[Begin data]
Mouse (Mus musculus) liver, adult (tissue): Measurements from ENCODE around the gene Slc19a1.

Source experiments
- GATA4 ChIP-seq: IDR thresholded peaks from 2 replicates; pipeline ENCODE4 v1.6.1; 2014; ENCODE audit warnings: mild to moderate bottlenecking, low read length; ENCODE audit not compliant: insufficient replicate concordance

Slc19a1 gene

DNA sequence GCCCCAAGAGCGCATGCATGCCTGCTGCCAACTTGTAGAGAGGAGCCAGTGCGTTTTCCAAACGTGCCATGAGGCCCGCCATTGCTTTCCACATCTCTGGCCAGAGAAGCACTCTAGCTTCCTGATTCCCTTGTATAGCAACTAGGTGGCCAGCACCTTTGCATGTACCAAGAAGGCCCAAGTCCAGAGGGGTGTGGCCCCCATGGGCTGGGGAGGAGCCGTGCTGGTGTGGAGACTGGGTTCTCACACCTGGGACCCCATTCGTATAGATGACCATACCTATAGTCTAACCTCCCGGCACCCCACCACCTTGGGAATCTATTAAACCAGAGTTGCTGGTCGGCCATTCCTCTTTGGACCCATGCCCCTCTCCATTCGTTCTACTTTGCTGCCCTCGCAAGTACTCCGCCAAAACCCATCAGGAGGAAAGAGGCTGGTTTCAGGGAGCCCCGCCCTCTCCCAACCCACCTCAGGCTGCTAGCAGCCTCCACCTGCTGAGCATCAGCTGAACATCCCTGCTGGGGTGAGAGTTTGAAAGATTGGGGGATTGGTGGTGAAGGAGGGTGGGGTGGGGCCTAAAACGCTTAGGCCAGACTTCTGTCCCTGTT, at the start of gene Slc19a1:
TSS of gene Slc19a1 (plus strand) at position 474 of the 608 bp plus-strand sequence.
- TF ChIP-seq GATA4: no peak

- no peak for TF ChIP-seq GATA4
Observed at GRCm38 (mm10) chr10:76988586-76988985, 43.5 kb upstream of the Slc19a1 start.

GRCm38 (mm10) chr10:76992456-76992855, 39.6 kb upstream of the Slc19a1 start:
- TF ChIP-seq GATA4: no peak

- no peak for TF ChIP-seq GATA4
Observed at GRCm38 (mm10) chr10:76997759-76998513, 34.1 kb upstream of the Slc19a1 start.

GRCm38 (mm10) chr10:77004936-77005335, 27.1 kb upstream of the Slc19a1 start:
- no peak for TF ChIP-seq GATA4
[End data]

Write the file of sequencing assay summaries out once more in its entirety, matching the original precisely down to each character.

Mouse (Mus musculus) liver, adult (tissue): Measurements from ENCODE around the gene Slc19a1.

Source experiments
- GATA4 ChIP-seq: IDR thresholded peaks from 2 replicates; pipeline ENCODE4 v1.6.1; 2014; ENCODE audit warnings: mild to moderate bottlenecking, low read length; ENCODE audit not compliant: insufficient replicate concordance

Slc19a1 gene

DNA sequence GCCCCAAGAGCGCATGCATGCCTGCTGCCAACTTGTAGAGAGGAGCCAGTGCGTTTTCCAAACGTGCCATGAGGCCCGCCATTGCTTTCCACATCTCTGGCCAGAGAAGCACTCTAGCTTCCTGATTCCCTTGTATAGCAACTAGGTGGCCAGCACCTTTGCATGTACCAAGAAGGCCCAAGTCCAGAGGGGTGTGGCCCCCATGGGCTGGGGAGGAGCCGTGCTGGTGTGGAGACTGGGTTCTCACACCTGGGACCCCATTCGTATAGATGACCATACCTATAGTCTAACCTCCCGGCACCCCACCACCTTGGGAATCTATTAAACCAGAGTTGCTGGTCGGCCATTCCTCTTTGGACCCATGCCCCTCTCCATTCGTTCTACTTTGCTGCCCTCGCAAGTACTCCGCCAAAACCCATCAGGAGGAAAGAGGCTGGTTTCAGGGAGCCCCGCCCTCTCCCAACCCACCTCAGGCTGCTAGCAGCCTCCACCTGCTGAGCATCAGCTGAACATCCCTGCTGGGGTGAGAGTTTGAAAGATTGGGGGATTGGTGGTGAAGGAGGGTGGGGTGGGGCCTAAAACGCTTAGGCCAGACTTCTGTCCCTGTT, at the start of gene Slc19a1:
TSS of gene Slc19a1 (plus strand) at position 474 of the 608 bp plus-strand sequence.
- TF ChIP-seq GATA4: no peak

- no peak for TF ChIP-seq GATA4
Observed at GRCm38 (mm10) chr10:76988586-76988985, 43.5 kb upstream of the Slc19a1 start.

GRCm38 (mm10) chr10:76992456-76992855, 39.6 kb upstream of the Slc19a1 start:
- TF ChIP-seq GATA4: no peak

- no peak for TF ChIP-seq GATA4
Observed at GRCm38 (mm10) chr10:76997759-76998513, 34.1 kb upstream of the Slc19a1 start.

GRCm38 (mm10) chr10:77004936-77005335, 27.1 kb upstream of the Slc19a1 start:
- no peak for TF ChIP-seq GATA4